|Date||Status||Authors||Data sources||Short description||Results Summary|
|2017-Feb-17||completed||corresponding author: R. Marabini||challenge: unfiltered maps||
The key point of the proposed method is that it may be used for sorting EM maps in a way that the sorting process is placed in an statistical framework. The aim is to detect those maps that are significantly different (better or worse) than the rest.
|2017-Mar-03||in progress||Joshua H. Mendez, Scott M. Stagg||challenge: filtered maps||
The goal of our assessment plan is to develop an unbiased method of evaluating the map quality, not based in the reported resolution (FSC graph), but in it's ability to correctly guide an atomic model prediction software (ROSETTA).
The planned method is divided in three stages:
The method starts by identifying a suitable section of the map where the protein structure is known. The selected section of the map is then extracted from the original map. Utilizing the protein sequence and the extracted map section the Rosetta protocol denovo_density can be used to obtain an initial atomic model.
The initial atomic model, the protein sequence and the extracted map section can be used to produced several thousand atomic model using the Rosetta function, rosetta_scripts.
Lastly, all generated atomic model are compared to the native atomic model. The resulting root mean square (rms) of the comparison is plotted in a scattered plot to visualized the rms spread. Good quality maps will consistently guide the modelling to an atomic model reconstruction similar to the native structure, while low quality maps will poorly guide the modelling. In other words, good quality maps will show a small rms values and small spread while low quality maps will show higher rms values with a larger spread.
|2017-Mar-08||completed||S. Jonic||challenge: unfiltered maps||
Unfiltered maps will be used. One of the maps will be used as the reference map to align (rigid-body alignment) all other maps and the maps will be re-sampled on the grid of the reference map (the alignment and re-sampling of the maps will be done in Chimera). The re-sampled maps will have the size (in voxels) and the voxel size of the reference map. Pearson correlation coefficients (CC) will then be computed (in Spider) among the maps and among their approximations with 3D Gaussian functions (Gaussian-based approximations of the maps will be computed in Xmipp, using the same standard deviation of Gaussian functions and the same desired Gaussian-based approximation error for each map of a target). The dissimilarities (distances) among maps and among their Gaussian-based approximations (1-CC) will be projected onto a low-dimensional (2D or 3D) space. The maps and their Gaussian-based approximations will be visualized in this low-dimensional space of distances, which should help understand how different these maps are actually.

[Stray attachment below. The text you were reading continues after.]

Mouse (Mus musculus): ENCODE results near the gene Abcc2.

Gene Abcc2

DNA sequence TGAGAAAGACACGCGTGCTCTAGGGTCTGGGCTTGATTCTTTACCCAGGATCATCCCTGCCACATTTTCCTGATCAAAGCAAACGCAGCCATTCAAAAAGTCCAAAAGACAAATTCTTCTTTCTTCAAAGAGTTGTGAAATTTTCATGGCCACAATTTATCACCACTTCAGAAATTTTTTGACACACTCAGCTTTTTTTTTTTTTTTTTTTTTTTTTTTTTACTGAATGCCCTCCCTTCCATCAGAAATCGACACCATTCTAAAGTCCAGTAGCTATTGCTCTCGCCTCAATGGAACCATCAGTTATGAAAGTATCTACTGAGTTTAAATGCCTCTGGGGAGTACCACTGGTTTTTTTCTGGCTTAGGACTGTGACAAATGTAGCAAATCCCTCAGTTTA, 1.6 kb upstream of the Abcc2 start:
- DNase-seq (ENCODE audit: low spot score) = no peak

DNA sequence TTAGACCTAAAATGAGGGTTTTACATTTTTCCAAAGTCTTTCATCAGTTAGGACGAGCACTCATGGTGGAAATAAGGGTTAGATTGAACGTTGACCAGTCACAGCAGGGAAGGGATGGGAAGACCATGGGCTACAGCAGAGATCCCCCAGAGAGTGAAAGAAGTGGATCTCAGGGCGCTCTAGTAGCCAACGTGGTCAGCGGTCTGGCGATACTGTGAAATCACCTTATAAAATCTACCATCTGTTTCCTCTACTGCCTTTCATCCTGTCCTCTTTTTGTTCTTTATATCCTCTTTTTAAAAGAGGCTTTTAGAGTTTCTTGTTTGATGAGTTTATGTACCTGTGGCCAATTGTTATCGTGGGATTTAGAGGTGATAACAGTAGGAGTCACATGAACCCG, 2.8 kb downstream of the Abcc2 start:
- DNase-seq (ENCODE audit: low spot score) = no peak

|2017-Mar-20||completed||Eugene Palovcak, Jean-Paul Armache, Jianhua Zhao, and Yifan Cheng||
We only evaluated TRPV1 maps. We re-calculating FSC from half maps using the same spherical mask, to evaluate the nominal resolution of each submitted map. We then use EMRinger to assess side chain quality of each maps, and rank the scores. Last we visually compare all maps to see how specific features are resolved, in particular the density contributed by specifically bound lipid molecules. We finally summarize evaluation of all maps in this entry and compare them. Here, the first two comparison will be quantitative, but the last one is more qualitative.